This article will deal with subject matter of considerable topicality. I hope to explain how mediation may assist the easy resolution of disputes arising in connection with the funding of defined benefit pension schemes. The scheme specific funding regime requires trustees and employers either to agree or to consult on certain matters relating to future scheme funding linked with and following on from the (usually) triennial actuarial valuation. Where these parties cannot agree, then the Pensions Regulator has considerable powers to intervene, including powers to modify the rate of future accrual of scheme benefits, to set the level of scheme contributions and to determine the period of time over which those contributions must be provided.

It might at first sight appear that the sort of mediative activity which is normally intended to remove the need for long and costly litigation would not apply in a negotiation which does not in this instance have the threat of the courts lurking behind it. The parties can, in theory, throw up their hands if they cannot agree and turn the matter over to the Pensions Regulator. However, it seems that there must be considerable risk in arriving at that position, both as to the uncertainty of the outcome which may be applied by the Regulator, and the damage to the necessary ongoing day-to day relationship between the employer and the trustees. It must be the case that the preservation of that working relationship is worth a considerable amount to all concerned. Furthermore, the Pensions Regulator is reluctant to get involved and rarely uses its powers in this regard.

So how does it come to be that parties might consider mediation in these circumstances? First of all, in its Code of Practice on “Funding defined benefits”, the Pensions Regulator suggests that alternative dispute resolution, including mediation, may assist in situations where trustees and employers are unable to reach agreement. When reporting to the Regulator that there has been a failure to agree on certain funding matters, trustees are also expected to state whether they have made use of or considered a professional alternative dispute resolution service.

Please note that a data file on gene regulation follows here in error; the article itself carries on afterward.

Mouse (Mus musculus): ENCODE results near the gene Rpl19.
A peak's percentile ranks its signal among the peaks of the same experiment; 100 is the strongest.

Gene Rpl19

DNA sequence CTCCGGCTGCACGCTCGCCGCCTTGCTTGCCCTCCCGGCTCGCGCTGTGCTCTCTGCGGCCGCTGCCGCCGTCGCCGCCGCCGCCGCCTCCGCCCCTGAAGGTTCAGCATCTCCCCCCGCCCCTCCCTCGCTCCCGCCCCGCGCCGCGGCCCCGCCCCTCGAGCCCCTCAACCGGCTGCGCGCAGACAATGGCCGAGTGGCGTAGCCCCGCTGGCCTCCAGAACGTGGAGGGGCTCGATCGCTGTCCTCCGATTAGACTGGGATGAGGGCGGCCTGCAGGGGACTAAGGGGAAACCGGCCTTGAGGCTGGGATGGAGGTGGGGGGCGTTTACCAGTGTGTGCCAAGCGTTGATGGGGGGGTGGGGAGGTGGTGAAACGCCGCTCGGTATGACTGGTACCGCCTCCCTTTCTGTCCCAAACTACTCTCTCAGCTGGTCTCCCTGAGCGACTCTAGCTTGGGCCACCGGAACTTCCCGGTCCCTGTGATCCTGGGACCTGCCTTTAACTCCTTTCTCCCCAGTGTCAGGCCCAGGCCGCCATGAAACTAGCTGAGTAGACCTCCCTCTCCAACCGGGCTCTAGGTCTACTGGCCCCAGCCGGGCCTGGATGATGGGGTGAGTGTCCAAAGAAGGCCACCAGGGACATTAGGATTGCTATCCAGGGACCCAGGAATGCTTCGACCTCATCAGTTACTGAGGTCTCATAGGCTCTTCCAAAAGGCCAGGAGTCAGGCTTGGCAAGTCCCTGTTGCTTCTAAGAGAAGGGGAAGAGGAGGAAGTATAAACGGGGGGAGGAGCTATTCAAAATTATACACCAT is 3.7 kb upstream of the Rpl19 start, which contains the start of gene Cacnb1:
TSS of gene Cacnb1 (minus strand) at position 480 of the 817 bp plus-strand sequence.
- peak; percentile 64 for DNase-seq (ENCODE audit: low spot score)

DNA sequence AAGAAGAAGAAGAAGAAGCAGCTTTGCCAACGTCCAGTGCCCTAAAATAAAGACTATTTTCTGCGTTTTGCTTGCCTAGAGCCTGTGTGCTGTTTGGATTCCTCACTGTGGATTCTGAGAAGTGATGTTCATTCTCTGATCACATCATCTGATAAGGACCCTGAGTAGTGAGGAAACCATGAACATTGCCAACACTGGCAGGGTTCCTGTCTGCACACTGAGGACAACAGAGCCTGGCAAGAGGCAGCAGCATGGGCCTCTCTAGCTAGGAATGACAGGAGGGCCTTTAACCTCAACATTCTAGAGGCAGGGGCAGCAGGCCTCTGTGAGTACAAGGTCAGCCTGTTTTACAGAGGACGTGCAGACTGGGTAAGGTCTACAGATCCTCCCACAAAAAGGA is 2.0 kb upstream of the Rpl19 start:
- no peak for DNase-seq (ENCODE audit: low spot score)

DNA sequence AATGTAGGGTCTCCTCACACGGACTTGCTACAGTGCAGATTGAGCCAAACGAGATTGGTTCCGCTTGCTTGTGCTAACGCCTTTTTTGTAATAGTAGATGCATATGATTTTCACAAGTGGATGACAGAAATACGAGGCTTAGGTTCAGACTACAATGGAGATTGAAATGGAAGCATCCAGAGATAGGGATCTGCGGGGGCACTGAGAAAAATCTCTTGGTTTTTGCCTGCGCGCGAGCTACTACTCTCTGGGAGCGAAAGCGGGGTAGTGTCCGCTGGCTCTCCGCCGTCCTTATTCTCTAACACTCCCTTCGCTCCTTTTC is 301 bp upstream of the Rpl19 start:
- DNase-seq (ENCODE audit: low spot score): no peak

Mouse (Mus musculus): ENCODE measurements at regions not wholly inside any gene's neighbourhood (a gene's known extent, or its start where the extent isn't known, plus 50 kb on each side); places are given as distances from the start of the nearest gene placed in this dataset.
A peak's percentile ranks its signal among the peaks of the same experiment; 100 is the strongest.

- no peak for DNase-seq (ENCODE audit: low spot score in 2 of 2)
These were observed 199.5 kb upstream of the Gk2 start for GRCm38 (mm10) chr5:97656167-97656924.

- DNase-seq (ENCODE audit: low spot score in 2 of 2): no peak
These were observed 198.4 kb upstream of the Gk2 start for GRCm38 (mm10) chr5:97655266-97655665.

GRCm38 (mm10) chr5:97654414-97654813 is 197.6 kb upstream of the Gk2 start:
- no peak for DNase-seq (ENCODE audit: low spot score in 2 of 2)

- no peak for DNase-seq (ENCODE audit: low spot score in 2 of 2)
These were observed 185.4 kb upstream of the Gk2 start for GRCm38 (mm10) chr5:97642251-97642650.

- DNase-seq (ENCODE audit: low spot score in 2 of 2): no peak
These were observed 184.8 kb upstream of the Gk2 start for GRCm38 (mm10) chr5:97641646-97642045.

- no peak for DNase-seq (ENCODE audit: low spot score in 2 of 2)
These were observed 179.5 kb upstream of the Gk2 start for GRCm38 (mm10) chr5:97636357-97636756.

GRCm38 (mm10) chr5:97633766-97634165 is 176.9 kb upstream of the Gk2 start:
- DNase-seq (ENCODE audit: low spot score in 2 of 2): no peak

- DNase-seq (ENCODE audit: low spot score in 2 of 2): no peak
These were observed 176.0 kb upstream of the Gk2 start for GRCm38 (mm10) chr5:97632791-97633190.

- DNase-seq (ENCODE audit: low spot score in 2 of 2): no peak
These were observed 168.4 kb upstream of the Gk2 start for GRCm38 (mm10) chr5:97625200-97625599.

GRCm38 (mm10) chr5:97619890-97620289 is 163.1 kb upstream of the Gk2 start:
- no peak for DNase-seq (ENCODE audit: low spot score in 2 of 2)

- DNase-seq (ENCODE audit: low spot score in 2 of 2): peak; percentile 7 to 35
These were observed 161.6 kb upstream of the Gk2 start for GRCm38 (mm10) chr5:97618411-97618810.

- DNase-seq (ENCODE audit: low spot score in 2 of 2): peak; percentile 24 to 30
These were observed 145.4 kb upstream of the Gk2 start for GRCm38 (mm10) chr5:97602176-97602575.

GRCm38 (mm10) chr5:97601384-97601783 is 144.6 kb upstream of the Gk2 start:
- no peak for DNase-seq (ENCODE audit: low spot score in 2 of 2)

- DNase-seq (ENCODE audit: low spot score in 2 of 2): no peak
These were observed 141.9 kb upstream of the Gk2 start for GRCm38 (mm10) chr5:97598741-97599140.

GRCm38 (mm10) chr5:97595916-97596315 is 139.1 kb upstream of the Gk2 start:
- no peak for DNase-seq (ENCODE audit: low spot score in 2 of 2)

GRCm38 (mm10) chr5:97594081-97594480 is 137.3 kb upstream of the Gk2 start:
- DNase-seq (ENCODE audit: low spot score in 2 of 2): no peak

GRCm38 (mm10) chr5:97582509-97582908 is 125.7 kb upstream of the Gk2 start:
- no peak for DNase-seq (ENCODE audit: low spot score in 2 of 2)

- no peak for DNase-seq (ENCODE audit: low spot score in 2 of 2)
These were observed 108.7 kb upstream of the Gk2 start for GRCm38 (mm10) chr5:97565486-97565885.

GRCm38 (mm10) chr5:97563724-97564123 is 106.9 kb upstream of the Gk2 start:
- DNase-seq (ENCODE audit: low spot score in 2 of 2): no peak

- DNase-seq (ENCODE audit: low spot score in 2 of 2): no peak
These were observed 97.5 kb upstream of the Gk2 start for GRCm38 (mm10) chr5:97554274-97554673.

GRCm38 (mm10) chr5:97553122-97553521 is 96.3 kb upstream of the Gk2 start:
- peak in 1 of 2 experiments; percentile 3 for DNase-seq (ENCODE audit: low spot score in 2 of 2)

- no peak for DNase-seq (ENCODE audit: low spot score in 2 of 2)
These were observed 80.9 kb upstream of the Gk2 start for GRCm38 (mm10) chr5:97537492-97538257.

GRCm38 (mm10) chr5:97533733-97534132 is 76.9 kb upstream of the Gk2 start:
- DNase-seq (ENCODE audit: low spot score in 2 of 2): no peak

Secondly, there is a clear track record of successful mediation in regulatory contexts. The Financial Services Authority Mediation Scheme provides a process for a mediator to work with that regulator and the regulated party in attempting to come to an agreement as to whether any penalty should be applied and if so, how that should be dealt with in the context of public accountability. My own experience of that scheme has shown that there are considerable advantages to be gained for all concerned in not having a lengthy public dispute and an imposed solution.

Thirdly, there is of course no law against parties hiring a qualified neutral to assist them in their negotiations, even where those negotiations are not in the context of a commercial or contractual dispute in the normal way, with the High Court in the background. The addition of someone with a recognised competence in mediation to the list of people involved in negotiations can be of enormous assistance. I would like to set out briefly some of the reasons why - using my own experience of the use of mediation in negotiations concerning the renewal of a very significant commercial contract.

The mediator was able to meet privately with the lead negotiator for each interested party (in the pensions context this would be a representative of the employer and a representative of the trustees). These were separate meetings in which the main areas of potential difficulty could be explored. They included not only the commercial considerations, but also those relating to the individual personalities involved and how they did or did not interact with each other.

Following this, a fully briefed team from each side met with the mediator at a neutral agreed venue and set aside the whole day for the purpose of endeavouring to further their conversation and with the acknowledged and agreed intention of producing a heads of agreement by the end of the mediation day.

On the appointed day, the mediator selected various groupings of people for sub-meetings in which matters of strategy, technical content, costing, and so on could be discussed separately, between the people who had the most relevance to the specific topic. By isolating the various levels of conversation it was possible to create potential progress upon which those individuals could then report back to the full team in each case. Any identified areas of personal friction could be avoided.

The mediator, again, coached each team privately as to the sort of presentations it might like to make to the opposing party. In doing so the mediator emphasised the need for consideration of the other side’s position, reciprocity of approach, acknowledgement of concession, and various other key elements which are almost invariably part of a positive conversation, leading to an outcome which has a chance of actually working.  

In the case to which I refer, failure to agree on the renewal of the contract would have had serious commercial implications for both sides. These were parties who were much better off together than apart, but who could not talk to each other effectively and needed help to do so. In the pensions arena it is possible to imagine situations in which there could be a mismatch between the perceptions of the trustees and the employer, in the sense that their own agendas and objectives could appear entirely different. Thus the inclusion of somebody who has a competence in facilitating communication and even, in private, challenging unreasonable positions, is bound to be of service in achieving the twin goals of avoiding an imposed solution by the Pensions Regulator and maintaining an ongoing relationship between the trustees and the employer.